Consequently, these pupils receive support that is matched precisely to their individual needs. Teachers know pupils well. Those pupils who attend the specially resourced provision benefit from effective support from highly skilled staff.

Pupils with SEND follow the same curriculum as their peers and are fully involved in all aspects of school life.

Children in the early years get off to a strong start. Teachers immerse them into a vocabulary-rich environment where they regularly hear songs, rhymes and stories.

All children, including those with SEND, enjoy working cooperatively with others. Staff and children have meaningful and frequent interactions. These inspire children's interests.

They show a high level of confidence, which prepares them well for the next stage in their education.

Pupils' behaviour very rarely disrupts learning. Pupils want to succeed, so they try their best.

Across the school, they are extremely kind to each other and feel that they can 'join in'. They are very well-mannered and polite to visitors.

Leaders are creative in making the most of opportunities for pupils.

They encourage them to develop a strong sense of community pride. Pupils are active citizens in the wider community, for example through fundraising and charity events. They learn about and respect different faiths and cultures.

Leaders plan events, such as Deaf Awareness Week, to teach the importance of equality and inclusion. Pupils are proud of their various leadership roles, such as anti-bullying councillors and school council members. They enjoy the wide range of clubs on offer in the school.

Staff are proud to work at the school. Leaders listen to them. They appreciate the actions of leaders to help them to manage their workload and support their well-being.

Governors challenge and support leaders appropriately.


The arrangements for safeguarding are effective.

Leaders have created a strong culture of safeguarding.

Staff receive up-to-date and relevant safeguarding training at regular intervals. They know what to do if they have a concern about a pupil's welfare.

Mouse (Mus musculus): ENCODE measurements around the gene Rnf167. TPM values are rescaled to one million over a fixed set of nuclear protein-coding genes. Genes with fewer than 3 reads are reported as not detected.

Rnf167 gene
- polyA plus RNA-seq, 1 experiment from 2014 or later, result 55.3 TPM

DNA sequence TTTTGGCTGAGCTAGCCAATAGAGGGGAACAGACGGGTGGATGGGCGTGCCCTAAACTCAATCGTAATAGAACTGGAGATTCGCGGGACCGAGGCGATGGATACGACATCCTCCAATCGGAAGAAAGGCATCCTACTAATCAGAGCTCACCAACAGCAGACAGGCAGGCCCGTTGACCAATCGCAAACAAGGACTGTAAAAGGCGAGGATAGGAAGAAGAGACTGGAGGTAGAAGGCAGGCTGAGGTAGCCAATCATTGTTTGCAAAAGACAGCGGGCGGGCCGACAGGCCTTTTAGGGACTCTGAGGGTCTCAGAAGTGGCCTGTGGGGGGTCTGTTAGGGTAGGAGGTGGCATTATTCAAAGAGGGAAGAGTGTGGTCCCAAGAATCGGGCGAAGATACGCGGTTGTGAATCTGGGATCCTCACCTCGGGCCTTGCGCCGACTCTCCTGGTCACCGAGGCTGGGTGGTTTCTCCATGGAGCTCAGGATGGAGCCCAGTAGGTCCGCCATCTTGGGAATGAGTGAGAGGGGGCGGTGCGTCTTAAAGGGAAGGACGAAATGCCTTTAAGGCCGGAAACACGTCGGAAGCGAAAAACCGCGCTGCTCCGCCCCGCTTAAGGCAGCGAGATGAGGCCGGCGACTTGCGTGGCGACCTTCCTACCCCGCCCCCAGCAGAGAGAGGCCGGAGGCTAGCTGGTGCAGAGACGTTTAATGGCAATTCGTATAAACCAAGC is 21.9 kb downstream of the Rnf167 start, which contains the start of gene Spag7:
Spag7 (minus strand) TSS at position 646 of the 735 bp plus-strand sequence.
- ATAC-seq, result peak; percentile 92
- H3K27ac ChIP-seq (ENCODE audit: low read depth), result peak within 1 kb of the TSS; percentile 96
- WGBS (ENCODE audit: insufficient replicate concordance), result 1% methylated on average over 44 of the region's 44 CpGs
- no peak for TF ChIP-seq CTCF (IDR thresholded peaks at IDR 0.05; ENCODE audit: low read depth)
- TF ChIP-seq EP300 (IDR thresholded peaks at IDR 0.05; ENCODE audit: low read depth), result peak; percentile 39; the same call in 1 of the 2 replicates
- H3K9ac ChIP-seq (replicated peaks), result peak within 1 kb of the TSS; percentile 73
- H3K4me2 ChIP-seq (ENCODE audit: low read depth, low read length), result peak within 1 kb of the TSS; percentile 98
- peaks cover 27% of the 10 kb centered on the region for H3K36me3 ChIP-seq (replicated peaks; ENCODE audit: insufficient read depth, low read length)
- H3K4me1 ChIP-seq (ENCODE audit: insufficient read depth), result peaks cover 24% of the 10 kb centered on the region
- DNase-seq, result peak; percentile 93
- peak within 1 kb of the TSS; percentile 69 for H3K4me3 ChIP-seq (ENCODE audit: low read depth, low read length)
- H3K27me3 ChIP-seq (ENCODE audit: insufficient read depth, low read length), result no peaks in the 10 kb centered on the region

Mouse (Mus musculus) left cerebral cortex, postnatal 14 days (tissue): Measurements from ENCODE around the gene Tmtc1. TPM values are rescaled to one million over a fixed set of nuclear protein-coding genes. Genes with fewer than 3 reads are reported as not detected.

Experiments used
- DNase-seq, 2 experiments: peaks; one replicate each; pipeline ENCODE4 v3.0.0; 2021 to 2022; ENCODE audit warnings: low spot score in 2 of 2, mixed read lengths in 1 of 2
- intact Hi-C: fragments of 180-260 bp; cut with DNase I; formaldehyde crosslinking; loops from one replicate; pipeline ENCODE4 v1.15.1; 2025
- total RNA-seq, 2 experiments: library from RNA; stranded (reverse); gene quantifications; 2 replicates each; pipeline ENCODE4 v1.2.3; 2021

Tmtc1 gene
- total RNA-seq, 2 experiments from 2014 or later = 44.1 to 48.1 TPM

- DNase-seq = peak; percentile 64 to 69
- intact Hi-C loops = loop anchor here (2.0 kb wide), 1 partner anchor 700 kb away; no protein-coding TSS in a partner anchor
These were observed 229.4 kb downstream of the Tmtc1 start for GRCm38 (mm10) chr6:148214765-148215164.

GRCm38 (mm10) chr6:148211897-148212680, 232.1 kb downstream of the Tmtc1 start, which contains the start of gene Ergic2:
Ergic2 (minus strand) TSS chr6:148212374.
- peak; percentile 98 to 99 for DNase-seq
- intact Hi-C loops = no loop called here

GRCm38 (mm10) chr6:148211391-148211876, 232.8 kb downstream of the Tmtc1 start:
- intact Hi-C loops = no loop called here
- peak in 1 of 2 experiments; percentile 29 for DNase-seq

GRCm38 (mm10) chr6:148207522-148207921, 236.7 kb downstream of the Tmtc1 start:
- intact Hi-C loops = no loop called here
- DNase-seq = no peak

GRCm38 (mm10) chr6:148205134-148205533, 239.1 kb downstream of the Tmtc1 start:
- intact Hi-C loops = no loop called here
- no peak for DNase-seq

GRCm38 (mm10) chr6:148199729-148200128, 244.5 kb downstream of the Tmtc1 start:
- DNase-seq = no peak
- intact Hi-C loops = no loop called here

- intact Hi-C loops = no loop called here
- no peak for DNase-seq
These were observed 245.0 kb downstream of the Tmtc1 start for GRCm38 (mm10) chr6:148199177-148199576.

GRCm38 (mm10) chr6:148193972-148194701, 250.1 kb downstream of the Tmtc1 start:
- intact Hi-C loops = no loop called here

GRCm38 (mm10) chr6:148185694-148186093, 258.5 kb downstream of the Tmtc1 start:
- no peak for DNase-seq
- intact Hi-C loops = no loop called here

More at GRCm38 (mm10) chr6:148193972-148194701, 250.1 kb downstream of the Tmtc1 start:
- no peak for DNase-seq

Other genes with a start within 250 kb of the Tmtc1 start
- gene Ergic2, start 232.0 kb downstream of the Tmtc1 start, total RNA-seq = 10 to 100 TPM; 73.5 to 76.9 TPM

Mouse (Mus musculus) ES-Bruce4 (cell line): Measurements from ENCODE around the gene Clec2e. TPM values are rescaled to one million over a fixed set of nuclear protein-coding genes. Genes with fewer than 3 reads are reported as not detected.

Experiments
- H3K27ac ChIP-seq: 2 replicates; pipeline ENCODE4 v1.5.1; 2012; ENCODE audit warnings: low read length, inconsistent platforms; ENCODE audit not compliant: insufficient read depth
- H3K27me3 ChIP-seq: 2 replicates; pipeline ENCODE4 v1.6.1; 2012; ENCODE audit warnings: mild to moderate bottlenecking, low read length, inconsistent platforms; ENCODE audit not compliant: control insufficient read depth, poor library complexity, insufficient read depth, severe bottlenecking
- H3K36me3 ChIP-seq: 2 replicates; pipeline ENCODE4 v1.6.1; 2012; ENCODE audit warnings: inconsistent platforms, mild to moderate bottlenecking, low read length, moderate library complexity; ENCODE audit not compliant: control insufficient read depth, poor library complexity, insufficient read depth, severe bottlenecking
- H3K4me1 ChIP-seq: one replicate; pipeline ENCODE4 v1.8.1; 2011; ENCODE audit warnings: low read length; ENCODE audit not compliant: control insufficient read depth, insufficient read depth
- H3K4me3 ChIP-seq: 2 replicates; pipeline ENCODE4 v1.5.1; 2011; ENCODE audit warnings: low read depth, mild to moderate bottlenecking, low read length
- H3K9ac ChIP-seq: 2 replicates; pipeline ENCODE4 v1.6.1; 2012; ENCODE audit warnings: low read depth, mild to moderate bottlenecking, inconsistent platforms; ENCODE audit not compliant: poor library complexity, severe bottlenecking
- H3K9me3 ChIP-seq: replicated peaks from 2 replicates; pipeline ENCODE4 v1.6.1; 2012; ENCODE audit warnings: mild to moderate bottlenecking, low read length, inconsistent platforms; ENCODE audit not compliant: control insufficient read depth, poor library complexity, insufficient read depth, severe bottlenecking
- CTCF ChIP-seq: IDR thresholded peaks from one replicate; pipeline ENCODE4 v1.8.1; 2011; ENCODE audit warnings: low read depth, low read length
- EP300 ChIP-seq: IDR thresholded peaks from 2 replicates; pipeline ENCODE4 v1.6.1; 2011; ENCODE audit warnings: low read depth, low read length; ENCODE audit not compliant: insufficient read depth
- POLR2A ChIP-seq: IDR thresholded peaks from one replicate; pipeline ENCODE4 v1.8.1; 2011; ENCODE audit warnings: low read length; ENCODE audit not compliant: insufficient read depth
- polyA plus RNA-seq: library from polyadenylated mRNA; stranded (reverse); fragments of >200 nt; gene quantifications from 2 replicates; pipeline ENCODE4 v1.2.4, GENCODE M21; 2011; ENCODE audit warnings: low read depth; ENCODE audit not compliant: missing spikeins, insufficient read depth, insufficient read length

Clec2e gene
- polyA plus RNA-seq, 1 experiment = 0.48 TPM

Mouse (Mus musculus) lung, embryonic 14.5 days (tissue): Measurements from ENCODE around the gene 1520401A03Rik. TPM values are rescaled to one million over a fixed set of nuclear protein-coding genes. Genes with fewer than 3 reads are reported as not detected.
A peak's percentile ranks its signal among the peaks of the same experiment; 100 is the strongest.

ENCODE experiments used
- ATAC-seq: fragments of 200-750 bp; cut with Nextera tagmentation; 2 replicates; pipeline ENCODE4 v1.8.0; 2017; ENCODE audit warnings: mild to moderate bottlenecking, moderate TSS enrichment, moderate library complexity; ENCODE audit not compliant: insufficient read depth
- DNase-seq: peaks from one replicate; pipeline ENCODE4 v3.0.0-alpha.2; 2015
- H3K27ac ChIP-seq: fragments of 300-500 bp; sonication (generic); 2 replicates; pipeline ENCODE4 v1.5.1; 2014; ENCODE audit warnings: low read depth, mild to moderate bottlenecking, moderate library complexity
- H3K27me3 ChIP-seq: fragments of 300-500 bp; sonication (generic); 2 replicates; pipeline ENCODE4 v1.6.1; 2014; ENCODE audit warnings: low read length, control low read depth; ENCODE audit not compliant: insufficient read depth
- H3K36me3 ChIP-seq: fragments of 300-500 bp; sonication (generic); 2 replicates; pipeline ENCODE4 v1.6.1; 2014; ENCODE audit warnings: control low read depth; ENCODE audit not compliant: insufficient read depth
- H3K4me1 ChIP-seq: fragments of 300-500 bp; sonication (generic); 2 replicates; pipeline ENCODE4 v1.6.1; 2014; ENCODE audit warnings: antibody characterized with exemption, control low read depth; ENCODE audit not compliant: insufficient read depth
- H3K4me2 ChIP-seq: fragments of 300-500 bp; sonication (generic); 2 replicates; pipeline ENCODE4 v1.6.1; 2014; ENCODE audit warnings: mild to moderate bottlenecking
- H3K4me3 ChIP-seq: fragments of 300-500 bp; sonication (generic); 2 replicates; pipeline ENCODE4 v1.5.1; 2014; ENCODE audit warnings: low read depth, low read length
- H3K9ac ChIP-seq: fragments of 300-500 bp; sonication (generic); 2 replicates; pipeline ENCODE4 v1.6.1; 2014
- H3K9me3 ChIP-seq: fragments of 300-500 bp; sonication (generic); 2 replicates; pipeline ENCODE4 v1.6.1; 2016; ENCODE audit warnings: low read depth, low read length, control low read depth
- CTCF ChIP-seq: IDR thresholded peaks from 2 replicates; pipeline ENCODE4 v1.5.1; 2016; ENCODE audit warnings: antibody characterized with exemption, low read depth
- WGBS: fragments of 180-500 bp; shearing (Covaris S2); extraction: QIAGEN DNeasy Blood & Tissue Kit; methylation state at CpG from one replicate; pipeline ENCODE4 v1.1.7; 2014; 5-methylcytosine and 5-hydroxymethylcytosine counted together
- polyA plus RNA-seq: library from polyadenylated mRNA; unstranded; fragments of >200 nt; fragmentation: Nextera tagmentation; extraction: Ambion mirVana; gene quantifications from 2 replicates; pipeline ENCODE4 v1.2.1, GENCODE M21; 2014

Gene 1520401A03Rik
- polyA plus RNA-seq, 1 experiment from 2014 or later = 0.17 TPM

Well-trained staff in the school know the pupils well and know how to address their needs.

Pupils who need help receive it quickly. Leaders engage with external agencies to ensure that vulnerable pupils and their families have the help that they need to stay safe from harm.

The curriculum teaches pupils how to stay safe online and offline.

Leaders have identified local risks that pupils need to be aware of. Pupils know who they can speak to if they are feeling worried or anxious.

What does the school need to do to improve?

(Information for the school and appropriate authority)

• In some foundation subjects, sometimes teachers do not use the most effective pedagogy to teach the curriculum.

This means that in these subjects, pupils do not learn as well as in other subjects. Leaders should help teachers to design learning which closely reflects the intended curriculum aims so that pupils achieve well in all subjects. ? In some foundation subjects, assessments do not inform teachers how well pupils are learning because at times they do not fully match the intended curriculum.

As a result, teachers do not have sufficient information to adapt future teaching to address gaps in essential knowledge. Leaders should ensure that teachers check pupils' knowledge and understanding well enough to enable them to build on prior learning when moving on to something new.


When we have judged a school to be good, we will then normally go into the school about once every four years to confirm that the school remains good.

This is called an ungraded inspection, and it is carried out under section 8 of the Education Act 2005. We do not give graded judgements on an ungraded inspection. However, if we find evidence that a school would now receive a higher or lower grade, then the next inspection will be a graded inspection, which is carried out under section 5 of the Act.

Usually this is within one to two years of the date of the ungraded inspection. If we have serious concerns about safeguarding, behaviour or the quality of education, we will deem the ungraded inspection a graded inspection immediately.

This is the second ungraded inspection since we judged the school to be good in May 2013.